Comment on Nielsen et al, page 2846
The findings of Nielsen and colleagues that haptoglobin-related protein (Hpr) binds to free hemoglobin as avidly as haptoglobin emphasize the critical redundancy in hemoglobin clearance mechanisms and suggest the existence of intravascular cross talk between pathways often considered distinct: vasomotor, hemostatic, immunologic, metabolic, and oxidative.
The release of hemoglobin from lysed red cells into blood plasma unleashes its vasculotoxic potential, by directly impairing endothelial function and generating inflammatory and oxidative stress.1 It appears that the basic biologic necessity to clear hemoglobin efficiently from blood plasma has generated enough evolutionary pressure to produce redundant mechanisms to do the job, as Nielsen and colleagues from Denmark and London show in this issue of Blood.
Previous work by this group and others has shown that the plasma protein haptoglobin and cell-free plasma hemoglobin form a high-affinity complex, which displays a neoepitope recognized by CD163, the hemoglobin-scavenger protein expressed on reticuloendothelial cells.2 Receptor-ligand endocytosis of the complex rapidly clears it from blood plasma and drives expression of an antioxidant pathway that includes heme-oxygenase 1 and biliverdin reductase.1 Based on affinity chromatography and surface plasmon resonance analysis, Nielsen and colleagues now show that haptoglobin-related protein (Hpr) also binds to free hemoglobin as avidly as does haptoglobin. Of interest, the circulating Hpr-hemoglobin complexes are not directed to CD163, but rather into specialized high-density lipoprotein (HDL3) particles, where they are sequestered with apolipoproteins apoA-I, apoL-I, and others. The apoL family is a recently identified class of apolipoproteins that constitute part of the innate immune system in humans.3 These interesting pore-forming proteins carry a motif similar to the BH3 domain of the Bcl-2 family of proteins.
The vascular system of complex organisms is normally protected from the toxic, oxidative, and nitric oxide (NO)-scavenging properties of hemoglobin by its encapsulation within the red blood cell membrane. When hemoglobin escapes into blood plasma, it can scavenge NO, the signaling molecule that orchestrates a protective program that guards vascular health.4 Extracellular hemoglobin promotes highly oxidative reactions involving iron, the heme porphyrin ring, and oxygen radicals that produce endothelial dysfunction. The resulting reactive oxygen species can then react with NO, further reducing its bioavailability and producing the highly oxidative peroxynitrite.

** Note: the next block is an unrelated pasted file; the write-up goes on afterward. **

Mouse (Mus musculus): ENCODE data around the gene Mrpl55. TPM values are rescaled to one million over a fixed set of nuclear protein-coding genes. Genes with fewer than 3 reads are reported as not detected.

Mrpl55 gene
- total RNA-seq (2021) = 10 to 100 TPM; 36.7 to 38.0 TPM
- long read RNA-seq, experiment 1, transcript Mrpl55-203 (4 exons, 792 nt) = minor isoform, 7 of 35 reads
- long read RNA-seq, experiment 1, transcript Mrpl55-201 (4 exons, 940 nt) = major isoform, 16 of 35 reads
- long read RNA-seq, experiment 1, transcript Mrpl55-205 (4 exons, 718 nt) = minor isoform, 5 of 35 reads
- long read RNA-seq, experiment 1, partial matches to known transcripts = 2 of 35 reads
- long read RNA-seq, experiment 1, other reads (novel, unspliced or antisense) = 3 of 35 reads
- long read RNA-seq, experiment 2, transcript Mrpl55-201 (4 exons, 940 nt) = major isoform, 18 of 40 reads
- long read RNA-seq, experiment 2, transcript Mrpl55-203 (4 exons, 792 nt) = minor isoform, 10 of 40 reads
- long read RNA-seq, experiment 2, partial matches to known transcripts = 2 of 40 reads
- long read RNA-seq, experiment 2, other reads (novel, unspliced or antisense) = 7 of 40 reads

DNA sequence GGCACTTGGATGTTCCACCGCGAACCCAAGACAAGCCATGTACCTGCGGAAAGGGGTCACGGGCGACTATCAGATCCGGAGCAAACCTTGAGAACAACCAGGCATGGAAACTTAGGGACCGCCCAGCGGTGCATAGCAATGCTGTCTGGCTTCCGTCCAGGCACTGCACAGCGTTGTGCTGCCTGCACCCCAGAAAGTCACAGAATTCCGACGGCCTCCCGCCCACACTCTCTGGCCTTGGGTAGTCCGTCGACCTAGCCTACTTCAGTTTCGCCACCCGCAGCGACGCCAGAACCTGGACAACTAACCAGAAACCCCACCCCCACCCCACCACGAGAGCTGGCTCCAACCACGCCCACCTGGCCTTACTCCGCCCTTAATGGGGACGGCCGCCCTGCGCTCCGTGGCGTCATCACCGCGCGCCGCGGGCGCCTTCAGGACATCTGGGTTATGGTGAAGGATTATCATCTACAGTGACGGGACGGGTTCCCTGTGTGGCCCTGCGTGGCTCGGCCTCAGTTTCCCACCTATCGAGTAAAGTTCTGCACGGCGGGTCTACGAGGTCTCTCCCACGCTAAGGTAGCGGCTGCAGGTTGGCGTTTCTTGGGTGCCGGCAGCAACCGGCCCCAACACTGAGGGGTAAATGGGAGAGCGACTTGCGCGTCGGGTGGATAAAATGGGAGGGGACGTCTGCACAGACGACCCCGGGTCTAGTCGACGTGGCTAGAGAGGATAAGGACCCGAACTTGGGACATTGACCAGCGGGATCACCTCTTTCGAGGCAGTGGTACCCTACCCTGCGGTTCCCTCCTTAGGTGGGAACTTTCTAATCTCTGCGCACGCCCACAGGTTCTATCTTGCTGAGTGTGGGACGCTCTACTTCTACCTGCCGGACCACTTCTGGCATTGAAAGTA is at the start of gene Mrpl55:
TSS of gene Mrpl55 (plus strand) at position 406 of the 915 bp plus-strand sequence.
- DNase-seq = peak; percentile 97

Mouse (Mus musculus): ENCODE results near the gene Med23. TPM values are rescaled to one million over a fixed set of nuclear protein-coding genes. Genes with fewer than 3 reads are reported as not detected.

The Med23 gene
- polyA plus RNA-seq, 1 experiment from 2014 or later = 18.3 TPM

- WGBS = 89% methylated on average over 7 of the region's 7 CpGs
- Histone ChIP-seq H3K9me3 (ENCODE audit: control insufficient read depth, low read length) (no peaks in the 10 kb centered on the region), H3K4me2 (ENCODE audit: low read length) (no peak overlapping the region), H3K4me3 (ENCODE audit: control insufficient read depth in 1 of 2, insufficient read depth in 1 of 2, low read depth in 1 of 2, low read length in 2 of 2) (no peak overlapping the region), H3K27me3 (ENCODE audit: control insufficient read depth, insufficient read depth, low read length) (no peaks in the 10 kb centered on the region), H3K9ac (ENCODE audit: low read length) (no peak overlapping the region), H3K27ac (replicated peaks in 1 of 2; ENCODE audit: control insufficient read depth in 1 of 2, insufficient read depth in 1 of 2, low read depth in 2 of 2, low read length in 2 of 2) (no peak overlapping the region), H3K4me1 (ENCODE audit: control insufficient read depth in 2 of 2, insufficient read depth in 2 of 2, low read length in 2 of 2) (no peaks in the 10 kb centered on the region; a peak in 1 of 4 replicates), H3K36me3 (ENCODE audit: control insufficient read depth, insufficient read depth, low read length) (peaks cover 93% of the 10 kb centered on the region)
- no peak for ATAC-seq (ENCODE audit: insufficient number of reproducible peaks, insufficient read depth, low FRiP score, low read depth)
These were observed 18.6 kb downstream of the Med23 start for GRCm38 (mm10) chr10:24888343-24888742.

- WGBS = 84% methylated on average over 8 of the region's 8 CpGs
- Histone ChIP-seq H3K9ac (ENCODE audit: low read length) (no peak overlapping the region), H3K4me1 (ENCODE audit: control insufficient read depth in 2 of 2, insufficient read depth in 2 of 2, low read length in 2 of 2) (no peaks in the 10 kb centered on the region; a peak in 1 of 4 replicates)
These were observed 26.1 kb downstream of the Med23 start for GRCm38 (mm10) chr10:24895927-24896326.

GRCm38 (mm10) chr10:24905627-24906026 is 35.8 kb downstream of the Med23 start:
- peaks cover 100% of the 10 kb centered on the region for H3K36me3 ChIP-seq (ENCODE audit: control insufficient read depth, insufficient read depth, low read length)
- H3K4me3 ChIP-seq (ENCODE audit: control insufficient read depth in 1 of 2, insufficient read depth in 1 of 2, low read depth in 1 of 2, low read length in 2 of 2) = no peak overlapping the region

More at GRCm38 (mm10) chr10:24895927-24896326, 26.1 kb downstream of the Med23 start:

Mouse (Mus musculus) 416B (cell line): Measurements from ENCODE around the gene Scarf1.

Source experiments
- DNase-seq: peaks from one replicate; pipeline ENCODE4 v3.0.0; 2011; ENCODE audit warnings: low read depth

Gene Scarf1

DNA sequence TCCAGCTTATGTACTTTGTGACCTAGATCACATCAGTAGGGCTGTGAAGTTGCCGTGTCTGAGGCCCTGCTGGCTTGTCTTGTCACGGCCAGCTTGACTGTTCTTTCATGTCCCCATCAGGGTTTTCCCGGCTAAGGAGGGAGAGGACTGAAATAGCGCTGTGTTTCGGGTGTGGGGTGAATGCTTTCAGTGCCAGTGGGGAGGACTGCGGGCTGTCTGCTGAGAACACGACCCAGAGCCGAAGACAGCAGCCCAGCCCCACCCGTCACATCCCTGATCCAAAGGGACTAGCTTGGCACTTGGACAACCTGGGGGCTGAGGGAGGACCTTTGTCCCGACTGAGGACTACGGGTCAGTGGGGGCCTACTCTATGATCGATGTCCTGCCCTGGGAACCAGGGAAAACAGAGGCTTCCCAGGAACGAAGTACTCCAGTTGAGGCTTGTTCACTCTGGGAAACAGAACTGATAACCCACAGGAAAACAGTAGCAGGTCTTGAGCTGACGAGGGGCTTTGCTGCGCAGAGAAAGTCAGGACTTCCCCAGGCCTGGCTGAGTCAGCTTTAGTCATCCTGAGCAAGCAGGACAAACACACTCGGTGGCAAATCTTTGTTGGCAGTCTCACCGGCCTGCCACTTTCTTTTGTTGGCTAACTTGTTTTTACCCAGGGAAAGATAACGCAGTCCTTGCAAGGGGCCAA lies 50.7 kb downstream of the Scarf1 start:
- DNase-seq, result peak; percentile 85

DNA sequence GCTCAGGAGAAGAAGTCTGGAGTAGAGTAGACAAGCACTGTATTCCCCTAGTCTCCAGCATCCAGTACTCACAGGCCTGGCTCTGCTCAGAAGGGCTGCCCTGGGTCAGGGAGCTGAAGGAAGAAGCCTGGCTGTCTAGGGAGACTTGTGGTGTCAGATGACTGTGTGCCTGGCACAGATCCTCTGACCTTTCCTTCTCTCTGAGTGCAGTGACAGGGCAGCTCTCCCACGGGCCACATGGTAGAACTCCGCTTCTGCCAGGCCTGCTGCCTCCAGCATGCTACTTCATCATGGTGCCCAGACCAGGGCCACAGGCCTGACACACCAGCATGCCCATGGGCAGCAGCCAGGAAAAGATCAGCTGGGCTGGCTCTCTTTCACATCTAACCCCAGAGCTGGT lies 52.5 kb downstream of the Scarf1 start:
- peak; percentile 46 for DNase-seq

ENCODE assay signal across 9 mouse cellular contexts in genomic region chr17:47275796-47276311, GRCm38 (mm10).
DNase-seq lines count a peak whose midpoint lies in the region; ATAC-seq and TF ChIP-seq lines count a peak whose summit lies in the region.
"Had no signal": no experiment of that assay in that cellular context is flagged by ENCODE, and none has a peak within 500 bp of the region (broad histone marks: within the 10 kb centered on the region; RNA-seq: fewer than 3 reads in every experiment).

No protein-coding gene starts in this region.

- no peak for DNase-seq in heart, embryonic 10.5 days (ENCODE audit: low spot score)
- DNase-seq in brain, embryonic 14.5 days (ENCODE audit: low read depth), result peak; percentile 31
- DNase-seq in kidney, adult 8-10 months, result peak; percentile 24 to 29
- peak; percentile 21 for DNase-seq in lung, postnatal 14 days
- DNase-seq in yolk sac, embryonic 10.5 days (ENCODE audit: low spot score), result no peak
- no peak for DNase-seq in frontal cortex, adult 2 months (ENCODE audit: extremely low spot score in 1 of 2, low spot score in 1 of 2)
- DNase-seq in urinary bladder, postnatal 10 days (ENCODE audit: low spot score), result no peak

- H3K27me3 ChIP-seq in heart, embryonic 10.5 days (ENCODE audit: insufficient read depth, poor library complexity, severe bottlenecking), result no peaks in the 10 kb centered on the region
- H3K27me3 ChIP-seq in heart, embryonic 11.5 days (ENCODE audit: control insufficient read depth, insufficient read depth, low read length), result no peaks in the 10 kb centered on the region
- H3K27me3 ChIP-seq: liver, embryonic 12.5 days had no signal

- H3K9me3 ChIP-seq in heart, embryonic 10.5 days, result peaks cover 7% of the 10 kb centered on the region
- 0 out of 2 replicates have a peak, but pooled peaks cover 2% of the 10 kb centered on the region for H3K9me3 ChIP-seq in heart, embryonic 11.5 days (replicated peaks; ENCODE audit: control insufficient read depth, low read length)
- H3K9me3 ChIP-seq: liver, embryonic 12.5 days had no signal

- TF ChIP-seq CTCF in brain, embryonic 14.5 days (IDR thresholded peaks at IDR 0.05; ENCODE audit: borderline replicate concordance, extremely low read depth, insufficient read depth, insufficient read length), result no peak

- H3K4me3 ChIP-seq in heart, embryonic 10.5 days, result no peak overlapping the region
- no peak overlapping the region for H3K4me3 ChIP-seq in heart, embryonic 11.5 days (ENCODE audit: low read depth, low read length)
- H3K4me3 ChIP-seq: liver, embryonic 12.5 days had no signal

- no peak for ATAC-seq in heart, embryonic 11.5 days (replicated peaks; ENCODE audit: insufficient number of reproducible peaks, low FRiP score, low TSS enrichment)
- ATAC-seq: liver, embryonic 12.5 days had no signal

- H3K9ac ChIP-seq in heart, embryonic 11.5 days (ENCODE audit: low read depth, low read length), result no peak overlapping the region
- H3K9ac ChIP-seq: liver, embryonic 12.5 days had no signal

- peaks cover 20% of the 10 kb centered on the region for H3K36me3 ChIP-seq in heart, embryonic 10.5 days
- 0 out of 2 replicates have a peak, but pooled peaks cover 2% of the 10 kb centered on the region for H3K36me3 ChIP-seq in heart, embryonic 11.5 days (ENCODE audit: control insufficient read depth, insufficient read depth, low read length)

Decreased NO bioavailability results in chronic vasoconstriction, hemostatic activation, and vascular smooth muscle proliferation. These pathways are associated with pulmonary hypertension, priapism, and cutaneous leg ulceration in sickle cell disease and possibly in other disorders of intravascular hemolysis severe enough to overwhelm the hemoglobin-scavenging system.5 These epidemiologic associations implicate chronic hemoglobinemia as a pathophysiologic mechanism in vasculopathy.
The current findings of Nielsen et al now link hemoglobin scavenging to the HDL particle and suggest an intravascular cross-talk between pathways often considered distinct: vasomotor, hemostatic, immunologic, metabolic, and oxidative. Many fascinating questions arise concerning the role of Hpr-bound hemoglobin in HDL3 particles. This HDL particle subtype is characterized by the presence of Hpr, apoL-I, and apoA-I and is also called trypanosome lytic factor-1 (TLF-1), due to its potent antimicrobial activity on Trypanosoma brucei brucei.3 Nielsen and colleagues find that hemoglobin-bound Hpr copurifies with apoL-I and apoA-I. This colocalization with the physiologic antioxidant apoA-I might neutralize the oxidant effects of Hpr-bound hemoglobin. However, it remains unknown whether this complex can still scavenge NO. If this NO scavenging and reactive oxygen species generation is limited by such sequestration into the HDL3 particle, this mechanism might account for part of the protective effects of HDL against oxidant stress and vasculopathy in atherosclerosis. This hemoglobin-scavenging effect might be particularly important for intraplaque hemorrhage, which might lead to release of free hemoglobin and local NO scavenging, potentially contributing to progression of the coronary artery occlusion. Furthermore, one might speculate that the release of heme iron into microorganisms or infected cells might play a role in oxidative killing by TLF-1, although published data have been conflicting. All of these questions merit deeper investigation. ▪